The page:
Where Does It Hurt? How Pain Makes History in Early Modern Ireland

  • Patricia Palmer
Part of the New Directions in Irish and Irish American Literature book series (NDIIAL)


‘But by God!’, expostulated Sir John Perrott in October 1586, ‘I daily grow weaker and weaker of the body through the great pain I have of the stone, growing more and more upon me in this slimy country.’ Journeying through Connacht, as Elizabeth I’s Lord Deputy told George Carew, he suffered so much


Lightning Flash Dublin Institute Medieval Culture Spanish Power Proud Person 
These keywords were added by machine and not by the authors. This process is experimental and the keywords may be updated as the learning algorithm improves.


Official Publications and Databases Articles, Books, Pamphlets, Television Programmes and Websites

  1. Calendar of Carew Manuscripts, 1575-1588, ed. by J. S. Brewer and William Bullen (London: Longmans, Green, 1867-71).Google Scholar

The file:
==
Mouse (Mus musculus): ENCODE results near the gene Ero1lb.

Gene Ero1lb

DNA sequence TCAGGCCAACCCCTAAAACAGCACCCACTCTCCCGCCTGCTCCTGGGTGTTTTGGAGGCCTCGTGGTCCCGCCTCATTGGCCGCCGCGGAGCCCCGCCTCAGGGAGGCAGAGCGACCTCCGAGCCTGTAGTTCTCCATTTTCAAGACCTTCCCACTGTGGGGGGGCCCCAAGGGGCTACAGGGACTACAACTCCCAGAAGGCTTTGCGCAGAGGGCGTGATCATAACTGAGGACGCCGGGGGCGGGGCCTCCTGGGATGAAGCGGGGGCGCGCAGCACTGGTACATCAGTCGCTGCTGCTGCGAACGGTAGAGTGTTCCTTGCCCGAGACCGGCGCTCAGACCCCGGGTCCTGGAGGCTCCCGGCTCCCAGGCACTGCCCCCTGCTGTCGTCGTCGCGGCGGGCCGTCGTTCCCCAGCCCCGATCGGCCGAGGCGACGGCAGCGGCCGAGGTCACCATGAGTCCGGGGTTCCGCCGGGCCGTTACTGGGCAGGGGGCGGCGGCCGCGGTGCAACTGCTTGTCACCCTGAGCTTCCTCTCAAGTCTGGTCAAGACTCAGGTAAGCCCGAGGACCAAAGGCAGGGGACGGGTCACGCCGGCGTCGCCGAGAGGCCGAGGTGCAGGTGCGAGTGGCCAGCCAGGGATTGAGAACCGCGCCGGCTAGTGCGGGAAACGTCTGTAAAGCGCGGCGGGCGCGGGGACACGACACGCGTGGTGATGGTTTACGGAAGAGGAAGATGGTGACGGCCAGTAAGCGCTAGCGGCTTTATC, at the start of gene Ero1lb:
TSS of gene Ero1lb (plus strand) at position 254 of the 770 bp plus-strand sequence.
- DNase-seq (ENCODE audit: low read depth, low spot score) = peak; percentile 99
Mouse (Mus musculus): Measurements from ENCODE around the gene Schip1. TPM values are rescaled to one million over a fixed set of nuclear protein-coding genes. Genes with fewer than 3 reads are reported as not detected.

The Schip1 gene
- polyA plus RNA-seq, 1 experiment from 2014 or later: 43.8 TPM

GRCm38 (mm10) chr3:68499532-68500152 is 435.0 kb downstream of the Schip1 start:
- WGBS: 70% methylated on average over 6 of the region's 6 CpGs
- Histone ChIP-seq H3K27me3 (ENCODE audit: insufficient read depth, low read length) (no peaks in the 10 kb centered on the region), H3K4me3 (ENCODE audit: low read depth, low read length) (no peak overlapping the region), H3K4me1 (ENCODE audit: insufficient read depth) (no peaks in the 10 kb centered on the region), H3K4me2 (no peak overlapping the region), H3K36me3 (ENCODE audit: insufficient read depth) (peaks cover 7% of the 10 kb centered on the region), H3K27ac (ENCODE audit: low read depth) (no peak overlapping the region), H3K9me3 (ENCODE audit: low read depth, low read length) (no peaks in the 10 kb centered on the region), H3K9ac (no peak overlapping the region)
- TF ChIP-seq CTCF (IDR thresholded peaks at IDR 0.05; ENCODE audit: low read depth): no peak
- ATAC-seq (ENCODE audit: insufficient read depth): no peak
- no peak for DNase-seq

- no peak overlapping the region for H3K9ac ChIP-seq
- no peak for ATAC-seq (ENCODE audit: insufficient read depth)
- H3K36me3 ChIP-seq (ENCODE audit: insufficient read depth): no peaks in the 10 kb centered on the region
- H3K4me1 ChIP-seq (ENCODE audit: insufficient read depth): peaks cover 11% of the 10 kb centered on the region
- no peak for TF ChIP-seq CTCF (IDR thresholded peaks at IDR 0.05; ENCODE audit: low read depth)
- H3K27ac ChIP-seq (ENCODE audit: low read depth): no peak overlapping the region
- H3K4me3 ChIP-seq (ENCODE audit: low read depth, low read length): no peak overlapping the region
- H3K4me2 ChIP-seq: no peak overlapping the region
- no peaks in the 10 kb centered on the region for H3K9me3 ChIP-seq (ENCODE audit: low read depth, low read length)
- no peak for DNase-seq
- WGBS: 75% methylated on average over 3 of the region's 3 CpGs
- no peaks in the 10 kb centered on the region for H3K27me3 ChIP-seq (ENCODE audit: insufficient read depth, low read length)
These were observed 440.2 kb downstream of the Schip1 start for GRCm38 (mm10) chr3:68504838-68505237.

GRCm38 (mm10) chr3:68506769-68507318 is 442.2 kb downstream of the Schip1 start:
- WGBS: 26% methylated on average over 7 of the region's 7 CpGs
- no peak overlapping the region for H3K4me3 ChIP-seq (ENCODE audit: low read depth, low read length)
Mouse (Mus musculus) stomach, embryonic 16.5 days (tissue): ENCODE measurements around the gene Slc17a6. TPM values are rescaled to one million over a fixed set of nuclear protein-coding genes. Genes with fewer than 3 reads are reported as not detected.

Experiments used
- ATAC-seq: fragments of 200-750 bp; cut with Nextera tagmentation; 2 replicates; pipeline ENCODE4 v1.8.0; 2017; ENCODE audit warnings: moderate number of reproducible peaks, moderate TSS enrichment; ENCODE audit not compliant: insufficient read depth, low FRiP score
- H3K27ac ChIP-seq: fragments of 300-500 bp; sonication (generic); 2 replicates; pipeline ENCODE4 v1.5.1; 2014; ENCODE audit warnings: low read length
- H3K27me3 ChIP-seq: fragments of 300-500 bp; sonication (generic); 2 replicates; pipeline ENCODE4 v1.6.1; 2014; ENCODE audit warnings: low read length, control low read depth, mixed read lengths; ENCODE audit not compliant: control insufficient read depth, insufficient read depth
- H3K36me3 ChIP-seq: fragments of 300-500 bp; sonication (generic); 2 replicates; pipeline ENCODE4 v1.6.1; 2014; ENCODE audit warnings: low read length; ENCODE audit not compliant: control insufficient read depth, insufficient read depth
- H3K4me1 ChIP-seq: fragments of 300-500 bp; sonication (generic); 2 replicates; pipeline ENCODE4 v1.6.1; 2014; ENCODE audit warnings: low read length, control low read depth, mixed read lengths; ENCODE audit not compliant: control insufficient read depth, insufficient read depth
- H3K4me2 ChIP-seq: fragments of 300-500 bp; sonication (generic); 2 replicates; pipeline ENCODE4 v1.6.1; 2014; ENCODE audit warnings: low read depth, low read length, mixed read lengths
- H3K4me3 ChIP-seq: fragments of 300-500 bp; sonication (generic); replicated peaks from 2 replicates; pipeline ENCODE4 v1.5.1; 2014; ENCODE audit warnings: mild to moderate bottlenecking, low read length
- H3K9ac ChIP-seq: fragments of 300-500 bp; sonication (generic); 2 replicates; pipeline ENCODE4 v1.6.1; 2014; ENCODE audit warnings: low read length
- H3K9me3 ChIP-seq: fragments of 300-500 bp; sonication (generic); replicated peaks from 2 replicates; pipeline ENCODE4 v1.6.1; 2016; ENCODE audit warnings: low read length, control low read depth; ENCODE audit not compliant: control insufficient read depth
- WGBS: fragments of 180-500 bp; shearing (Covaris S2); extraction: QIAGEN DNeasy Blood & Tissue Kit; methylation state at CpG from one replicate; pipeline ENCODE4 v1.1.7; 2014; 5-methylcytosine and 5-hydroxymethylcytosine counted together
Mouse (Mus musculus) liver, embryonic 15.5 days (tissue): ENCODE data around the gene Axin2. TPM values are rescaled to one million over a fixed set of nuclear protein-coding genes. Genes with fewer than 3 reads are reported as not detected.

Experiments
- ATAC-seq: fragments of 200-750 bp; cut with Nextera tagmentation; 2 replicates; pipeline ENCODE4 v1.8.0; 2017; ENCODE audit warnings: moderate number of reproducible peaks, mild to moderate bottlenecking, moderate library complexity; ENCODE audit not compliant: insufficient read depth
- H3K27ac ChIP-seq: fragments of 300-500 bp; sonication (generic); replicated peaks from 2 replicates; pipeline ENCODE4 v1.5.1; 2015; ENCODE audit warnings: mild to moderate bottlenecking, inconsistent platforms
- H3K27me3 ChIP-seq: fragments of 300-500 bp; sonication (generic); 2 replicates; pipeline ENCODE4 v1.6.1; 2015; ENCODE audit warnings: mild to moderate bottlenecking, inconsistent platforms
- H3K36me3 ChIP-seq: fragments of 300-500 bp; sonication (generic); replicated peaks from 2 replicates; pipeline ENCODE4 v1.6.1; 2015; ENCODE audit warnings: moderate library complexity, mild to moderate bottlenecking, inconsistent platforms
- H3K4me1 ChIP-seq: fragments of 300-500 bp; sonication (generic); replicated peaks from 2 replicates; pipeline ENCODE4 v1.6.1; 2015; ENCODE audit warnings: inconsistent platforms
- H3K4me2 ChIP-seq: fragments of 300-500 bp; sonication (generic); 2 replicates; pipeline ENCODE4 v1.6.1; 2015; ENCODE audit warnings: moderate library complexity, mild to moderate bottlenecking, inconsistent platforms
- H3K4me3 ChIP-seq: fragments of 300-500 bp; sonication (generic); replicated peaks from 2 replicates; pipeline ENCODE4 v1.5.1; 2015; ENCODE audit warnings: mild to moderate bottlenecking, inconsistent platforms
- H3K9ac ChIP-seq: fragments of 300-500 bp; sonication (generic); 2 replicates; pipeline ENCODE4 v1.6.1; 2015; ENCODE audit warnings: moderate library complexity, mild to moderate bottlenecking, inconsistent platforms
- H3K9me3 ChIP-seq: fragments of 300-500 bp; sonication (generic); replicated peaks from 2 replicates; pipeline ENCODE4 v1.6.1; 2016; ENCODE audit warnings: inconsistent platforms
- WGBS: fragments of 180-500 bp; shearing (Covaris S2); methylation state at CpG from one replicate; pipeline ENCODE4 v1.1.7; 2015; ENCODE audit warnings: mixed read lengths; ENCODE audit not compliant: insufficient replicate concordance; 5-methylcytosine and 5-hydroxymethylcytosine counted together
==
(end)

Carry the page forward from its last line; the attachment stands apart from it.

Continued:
2. Calendar of State Papers, Ireland, 1596-97, ed. by Ernest George Atkinson (London: Her Majesty’s Stationery Office [HMSO], 1899).Google Scholar
  3. Anon., ‘MS Notes to Spenser’s Faerie Queene’, Notes and Queries 202 (1957), 509–15.Google Scholar
  4. Aristotle, On Rhetoric: A Theory of Civic Discourse, trans. by George A. Kennedy (Oxford University Press, 1991).Google Scholar
  5. Docwra, Henry, Docwra’s Derry: A Narration of Events in North-West Ulster, 1600-1604, ed. by William Kelly (Belfast: Ulster Historical Foundation, 2003).Google Scholar
  6. Elizabeth Fowler, Literary Character: The Human Figure in Early English Writing (Ithaca, NY: Cornell University Press, 2003).Google Scholar

Copyright information

© The Author(s) 2016

Authors and Affiliations

  • Patricia Palmer
    • 1
  1. 1.LondonUK

Personalised recommendations